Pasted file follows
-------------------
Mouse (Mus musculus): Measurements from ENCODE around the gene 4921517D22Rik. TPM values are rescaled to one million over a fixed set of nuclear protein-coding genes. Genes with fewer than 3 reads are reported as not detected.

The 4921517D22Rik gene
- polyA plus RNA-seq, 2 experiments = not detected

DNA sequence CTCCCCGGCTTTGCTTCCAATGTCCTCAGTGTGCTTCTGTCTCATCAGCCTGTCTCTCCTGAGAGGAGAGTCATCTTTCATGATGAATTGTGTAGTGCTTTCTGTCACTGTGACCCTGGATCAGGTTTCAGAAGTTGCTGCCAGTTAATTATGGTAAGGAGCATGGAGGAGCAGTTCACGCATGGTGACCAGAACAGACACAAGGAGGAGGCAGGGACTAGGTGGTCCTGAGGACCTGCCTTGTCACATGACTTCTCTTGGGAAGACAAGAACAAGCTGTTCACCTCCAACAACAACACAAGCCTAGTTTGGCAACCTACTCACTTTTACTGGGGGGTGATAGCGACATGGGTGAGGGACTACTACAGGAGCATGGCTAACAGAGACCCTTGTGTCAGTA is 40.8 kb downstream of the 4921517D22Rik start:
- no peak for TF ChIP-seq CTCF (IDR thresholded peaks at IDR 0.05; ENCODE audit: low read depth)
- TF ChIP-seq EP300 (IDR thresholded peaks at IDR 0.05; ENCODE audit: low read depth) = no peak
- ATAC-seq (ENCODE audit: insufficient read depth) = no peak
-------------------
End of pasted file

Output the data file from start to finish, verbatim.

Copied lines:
Mouse (Mus musculus): Measurements from ENCODE around the gene 4921517D22Rik. TPM values are rescaled to one million over a fixed set of nuclear protein-coding genes. Genes with fewer than 3 reads are reported as not detected.

The 4921517D22Rik gene
- polyA plus RNA-seq, 2 experiments = not detected

DNA sequence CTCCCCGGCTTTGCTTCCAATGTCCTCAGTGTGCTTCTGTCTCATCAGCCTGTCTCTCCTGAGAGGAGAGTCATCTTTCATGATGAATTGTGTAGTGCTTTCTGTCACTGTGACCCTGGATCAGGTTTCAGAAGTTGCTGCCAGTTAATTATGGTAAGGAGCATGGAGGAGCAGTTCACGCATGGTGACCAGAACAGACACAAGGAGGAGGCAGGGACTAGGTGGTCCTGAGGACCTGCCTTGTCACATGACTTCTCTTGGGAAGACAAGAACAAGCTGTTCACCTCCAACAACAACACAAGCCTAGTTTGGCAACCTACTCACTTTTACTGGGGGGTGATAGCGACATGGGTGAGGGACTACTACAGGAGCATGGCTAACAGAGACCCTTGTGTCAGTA is 40.8 kb downstream of the 4921517D22Rik start:
- no peak for TF ChIP-seq CTCF (IDR thresholded peaks at IDR 0.05; ENCODE audit: low read depth)
- TF ChIP-seq EP300 (IDR thresholded peaks at IDR 0.05; ENCODE audit: low read depth) = no peak
- ATAC-seq (ENCODE audit: insufficient read depth) = no peak